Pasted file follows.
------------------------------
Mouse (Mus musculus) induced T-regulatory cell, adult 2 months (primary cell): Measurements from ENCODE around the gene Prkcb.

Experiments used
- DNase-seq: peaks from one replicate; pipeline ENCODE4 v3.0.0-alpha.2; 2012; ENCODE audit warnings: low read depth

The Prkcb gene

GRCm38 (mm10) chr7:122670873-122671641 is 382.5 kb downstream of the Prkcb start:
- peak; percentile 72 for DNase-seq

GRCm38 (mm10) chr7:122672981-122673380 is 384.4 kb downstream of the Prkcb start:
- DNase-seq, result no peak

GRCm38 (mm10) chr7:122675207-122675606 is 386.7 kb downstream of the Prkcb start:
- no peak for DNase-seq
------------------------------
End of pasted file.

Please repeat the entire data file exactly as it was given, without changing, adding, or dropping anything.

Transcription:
Mouse (Mus musculus) induced T-regulatory cell, adult 2 months (primary cell): Measurements from ENCODE around the gene Prkcb.

Experiments used
- DNase-seq: peaks from one replicate; pipeline ENCODE4 v3.0.0-alpha.2; 2012; ENCODE audit warnings: low read depth

The Prkcb gene

GRCm38 (mm10) chr7:122670873-122671641 is 382.5 kb downstream of the Prkcb start:
- peak; percentile 72 for DNase-seq

GRCm38 (mm10) chr7:122672981-122673380 is 384.4 kb downstream of the Prkcb start:
- DNase-seq, result no peak

GRCm38 (mm10) chr7:122675207-122675606 is 386.7 kb downstream of the Prkcb start:
- no peak for DNase-seq